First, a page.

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Bridget Johnson


August 8, 2013 - 7:09 am

Privacy advocate Rep. Justin Amash (R-Mich.) said the labeling of NSA leaker Edward Snowden as a traitor or whistleblower is just semantics that distracts from the real issue of domestic surveillance.

Amash called President Obama’s comments that there is not a domestic spying program “highly misleading.”

“There is a program that the director of national intelligence has declassified. They’ve revealed it that collects the phone records of every single American in the United States, regardless of whether they are connected to any terrorist threat,” the libertarian congressman said last night on Fox. “So, when he says we’re tracking phone records and the e-mails of people who are just connected to terrorist threats. That’s not true.”

Amash’s prominence has risen after his effort to defund the NSA collection program, with the co-sponsorship of Rep. John Conyers (D-Mich.), came close to passage in the House.

“And the issue of whether Snowden is a traitor or not or a whistle blower I think that’s just debating semantics. He’s a lot of things. And one the things that he did was reveal an unconstitutional program that Congress did not know about. And the reason Congress did not know about is because we did not get the briefings that were acquired,” he said.

Republican and Democratic leaders in Congress were united early on in branding Snowden a traitor.

“When you say we’ve had congressional briefings or when they allege that they put a stack of documents in front of you that are 200 pages long and they say go ahead and read it,” Amash continued.

“If you don’t know the terms of art they are using. If you don’t know the specific definitions they are using, you don’t even know what it means if you’re — if you’re going there. Because they have differences between the word for example, ‘collect’ and ‘acquire’. How would anyone know that there is a term of art difference between ‘collect’ and ‘acquire’ unless you’re steeped in this stuff?”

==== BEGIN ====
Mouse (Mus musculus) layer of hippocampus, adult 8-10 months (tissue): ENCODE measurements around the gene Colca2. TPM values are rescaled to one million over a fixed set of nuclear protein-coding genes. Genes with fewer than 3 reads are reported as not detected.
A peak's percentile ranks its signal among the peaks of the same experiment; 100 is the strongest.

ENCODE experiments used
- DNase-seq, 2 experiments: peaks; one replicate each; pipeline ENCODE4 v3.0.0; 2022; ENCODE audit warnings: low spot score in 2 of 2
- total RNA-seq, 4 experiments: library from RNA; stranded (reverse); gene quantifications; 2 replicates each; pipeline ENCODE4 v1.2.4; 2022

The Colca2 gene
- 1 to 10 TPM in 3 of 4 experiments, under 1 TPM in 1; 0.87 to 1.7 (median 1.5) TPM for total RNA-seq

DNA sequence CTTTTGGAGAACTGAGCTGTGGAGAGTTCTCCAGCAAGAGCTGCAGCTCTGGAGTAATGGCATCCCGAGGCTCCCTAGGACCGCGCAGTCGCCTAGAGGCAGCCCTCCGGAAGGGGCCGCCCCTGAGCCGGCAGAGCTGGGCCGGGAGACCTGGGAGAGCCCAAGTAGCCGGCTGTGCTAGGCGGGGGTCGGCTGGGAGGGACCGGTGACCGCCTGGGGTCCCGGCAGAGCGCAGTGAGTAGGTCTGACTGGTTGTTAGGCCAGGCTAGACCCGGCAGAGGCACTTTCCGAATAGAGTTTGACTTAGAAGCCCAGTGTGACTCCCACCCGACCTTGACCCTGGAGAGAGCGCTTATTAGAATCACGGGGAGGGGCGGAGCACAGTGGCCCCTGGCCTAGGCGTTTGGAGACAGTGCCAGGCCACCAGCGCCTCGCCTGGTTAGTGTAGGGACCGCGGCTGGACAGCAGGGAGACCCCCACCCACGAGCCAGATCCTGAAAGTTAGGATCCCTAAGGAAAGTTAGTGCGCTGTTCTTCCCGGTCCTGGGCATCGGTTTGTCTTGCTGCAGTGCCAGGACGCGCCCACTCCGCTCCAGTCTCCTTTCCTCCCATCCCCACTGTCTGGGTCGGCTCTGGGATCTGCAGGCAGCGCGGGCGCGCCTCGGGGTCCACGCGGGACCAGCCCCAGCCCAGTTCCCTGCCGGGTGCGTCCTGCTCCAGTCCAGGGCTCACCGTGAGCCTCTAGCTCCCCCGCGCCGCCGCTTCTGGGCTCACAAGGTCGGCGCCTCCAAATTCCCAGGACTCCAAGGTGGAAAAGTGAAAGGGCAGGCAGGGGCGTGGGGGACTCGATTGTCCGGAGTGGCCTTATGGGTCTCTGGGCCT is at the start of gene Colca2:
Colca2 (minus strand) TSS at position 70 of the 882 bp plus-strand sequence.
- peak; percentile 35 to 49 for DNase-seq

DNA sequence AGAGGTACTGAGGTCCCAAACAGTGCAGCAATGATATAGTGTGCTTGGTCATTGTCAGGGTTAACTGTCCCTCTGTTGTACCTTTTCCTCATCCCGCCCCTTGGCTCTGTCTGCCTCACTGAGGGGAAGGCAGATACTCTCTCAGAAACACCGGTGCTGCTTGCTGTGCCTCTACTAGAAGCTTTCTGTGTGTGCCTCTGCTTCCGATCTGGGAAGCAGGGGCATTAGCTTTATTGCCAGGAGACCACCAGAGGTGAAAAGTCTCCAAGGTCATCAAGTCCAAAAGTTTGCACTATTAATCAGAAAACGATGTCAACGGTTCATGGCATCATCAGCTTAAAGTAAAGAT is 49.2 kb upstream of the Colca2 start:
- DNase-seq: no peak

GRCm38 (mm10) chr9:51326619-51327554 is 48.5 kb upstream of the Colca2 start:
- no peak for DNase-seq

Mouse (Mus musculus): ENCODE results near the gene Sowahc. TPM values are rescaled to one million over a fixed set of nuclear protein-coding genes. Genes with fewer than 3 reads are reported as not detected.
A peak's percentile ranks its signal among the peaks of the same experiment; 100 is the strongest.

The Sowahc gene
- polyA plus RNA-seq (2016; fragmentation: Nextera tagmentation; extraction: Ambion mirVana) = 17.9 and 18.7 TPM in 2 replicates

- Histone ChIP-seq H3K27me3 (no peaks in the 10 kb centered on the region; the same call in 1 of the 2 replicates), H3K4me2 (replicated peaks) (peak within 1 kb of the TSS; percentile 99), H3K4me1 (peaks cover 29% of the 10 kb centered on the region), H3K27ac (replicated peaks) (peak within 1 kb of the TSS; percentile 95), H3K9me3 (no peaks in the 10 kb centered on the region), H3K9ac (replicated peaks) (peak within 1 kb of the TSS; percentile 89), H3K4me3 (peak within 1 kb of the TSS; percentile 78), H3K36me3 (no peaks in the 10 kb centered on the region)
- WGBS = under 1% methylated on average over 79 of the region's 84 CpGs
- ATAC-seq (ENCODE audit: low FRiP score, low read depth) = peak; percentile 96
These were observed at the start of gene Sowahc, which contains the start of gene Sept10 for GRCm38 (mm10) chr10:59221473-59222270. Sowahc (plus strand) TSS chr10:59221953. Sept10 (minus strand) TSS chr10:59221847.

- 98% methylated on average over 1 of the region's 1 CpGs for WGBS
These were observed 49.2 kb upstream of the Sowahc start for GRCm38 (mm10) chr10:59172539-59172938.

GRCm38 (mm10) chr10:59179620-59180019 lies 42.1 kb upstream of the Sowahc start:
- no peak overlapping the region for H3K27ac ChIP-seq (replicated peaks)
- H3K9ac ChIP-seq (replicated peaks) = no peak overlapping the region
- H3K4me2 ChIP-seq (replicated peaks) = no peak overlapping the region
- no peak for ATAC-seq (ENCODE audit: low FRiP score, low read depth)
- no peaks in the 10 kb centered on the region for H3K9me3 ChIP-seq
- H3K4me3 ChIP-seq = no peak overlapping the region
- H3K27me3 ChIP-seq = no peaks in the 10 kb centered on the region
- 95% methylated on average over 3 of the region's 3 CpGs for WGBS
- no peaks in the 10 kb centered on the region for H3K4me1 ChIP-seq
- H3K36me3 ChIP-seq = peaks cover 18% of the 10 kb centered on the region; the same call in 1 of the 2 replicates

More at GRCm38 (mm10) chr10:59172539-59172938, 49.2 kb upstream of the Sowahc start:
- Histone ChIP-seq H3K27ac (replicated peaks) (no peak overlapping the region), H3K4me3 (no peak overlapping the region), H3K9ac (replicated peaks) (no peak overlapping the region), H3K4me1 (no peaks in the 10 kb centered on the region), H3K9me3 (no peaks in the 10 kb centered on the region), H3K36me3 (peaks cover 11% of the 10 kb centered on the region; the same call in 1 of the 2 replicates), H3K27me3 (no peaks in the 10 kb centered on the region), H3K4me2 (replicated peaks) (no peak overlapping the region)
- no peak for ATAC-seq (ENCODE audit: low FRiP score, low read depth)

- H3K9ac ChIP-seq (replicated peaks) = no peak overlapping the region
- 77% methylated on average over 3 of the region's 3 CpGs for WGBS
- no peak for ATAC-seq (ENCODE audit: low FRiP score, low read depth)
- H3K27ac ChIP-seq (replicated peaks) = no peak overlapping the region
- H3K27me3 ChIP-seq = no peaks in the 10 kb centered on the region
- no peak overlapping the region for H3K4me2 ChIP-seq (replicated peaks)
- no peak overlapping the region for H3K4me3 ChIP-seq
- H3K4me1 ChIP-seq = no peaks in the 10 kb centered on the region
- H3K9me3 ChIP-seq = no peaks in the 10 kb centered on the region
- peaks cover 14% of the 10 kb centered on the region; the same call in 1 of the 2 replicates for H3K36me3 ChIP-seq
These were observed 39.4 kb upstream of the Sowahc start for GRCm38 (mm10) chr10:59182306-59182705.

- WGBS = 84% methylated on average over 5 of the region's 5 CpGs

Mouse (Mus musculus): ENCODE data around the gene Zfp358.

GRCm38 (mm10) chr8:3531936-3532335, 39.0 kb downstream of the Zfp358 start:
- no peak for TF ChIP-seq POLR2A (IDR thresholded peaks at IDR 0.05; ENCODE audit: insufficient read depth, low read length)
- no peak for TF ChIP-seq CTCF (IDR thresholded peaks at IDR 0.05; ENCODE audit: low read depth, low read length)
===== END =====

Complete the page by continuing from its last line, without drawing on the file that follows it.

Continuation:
Amash said another problem with the briefings is “unless you phrase it in exactly the right way you don’t get the answer you need — and this is coming from both administration officials and intelligence committee officials, and if you don’t know what to ask, it’s hard to find out the information.”

“If there are other secret programs going on, it’s impossible to ask the question that gets the right information because you have to ask it in precisely the right way,” he added.

Bridget Johnson is a veteran journalist whose news articles and opinion columns have run in dozens of news outlets across the globe. Bridget first came to Washington to be online editor at The Hill, where she wrote The World from The Hill column on foreign policy. Previously she was an opinion writer and editorial board member at the Rocky Mountain News and nation/world news columnist at the Los Angeles Daily News. She is an NPR contributor and has contributed to USA Today, The Wall Street Journal, National Review Online, Politico and more, and has myriad television and radio credits as a commentator. Bridget is Washington Editor for PJ Media.